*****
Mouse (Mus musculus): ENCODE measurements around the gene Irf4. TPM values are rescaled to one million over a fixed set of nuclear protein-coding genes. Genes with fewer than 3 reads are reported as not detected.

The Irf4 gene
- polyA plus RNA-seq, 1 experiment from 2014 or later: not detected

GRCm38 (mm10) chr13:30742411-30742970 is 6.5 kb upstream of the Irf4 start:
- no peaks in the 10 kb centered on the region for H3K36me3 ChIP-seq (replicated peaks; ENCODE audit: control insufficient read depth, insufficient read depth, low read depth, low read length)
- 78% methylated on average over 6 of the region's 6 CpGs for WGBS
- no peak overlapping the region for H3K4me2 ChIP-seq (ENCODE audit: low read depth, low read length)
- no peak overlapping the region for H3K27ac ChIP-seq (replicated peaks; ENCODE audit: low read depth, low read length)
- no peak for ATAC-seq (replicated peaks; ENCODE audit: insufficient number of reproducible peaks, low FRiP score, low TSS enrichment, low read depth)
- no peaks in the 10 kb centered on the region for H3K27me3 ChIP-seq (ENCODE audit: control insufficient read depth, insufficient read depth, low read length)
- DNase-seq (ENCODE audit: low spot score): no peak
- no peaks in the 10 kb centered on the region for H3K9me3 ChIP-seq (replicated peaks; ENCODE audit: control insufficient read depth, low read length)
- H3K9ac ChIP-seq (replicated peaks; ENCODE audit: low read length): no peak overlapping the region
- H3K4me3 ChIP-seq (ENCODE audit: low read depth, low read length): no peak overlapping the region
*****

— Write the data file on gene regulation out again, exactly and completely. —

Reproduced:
Mouse (Mus musculus): ENCODE measurements around the gene Irf4. TPM values are rescaled to one million over a fixed set of nuclear protein-coding genes. Genes with fewer than 3 reads are reported as not detected.

The Irf4 gene
- polyA plus RNA-seq, 1 experiment from 2014 or later: not detected

GRCm38 (mm10) chr13:30742411-30742970 is 6.5 kb upstream of the Irf4 start:
- no peaks in the 10 kb centered on the region for H3K36me3 ChIP-seq (replicated peaks; ENCODE audit: control insufficient read depth, insufficient read depth, low read depth, low read length)
- 78% methylated on average over 6 of the region's 6 CpGs for WGBS
- no peak overlapping the region for H3K4me2 ChIP-seq (ENCODE audit: low read depth, low read length)
- no peak overlapping the region for H3K27ac ChIP-seq (replicated peaks; ENCODE audit: low read depth, low read length)
- no peak for ATAC-seq (replicated peaks; ENCODE audit: insufficient number of reproducible peaks, low FRiP score, low TSS enrichment, low read depth)
- no peaks in the 10 kb centered on the region for H3K27me3 ChIP-seq (ENCODE audit: control insufficient read depth, insufficient read depth, low read length)
- DNase-seq (ENCODE audit: low spot score): no peak
- no peaks in the 10 kb centered on the region for H3K9me3 ChIP-seq (replicated peaks; ENCODE audit: control insufficient read depth, low read length)
- H3K9ac ChIP-seq (replicated peaks; ENCODE audit: low read length): no peak overlapping the region
- H3K4me3 ChIP-seq (ENCODE audit: low read depth, low read length): no peak overlapping the region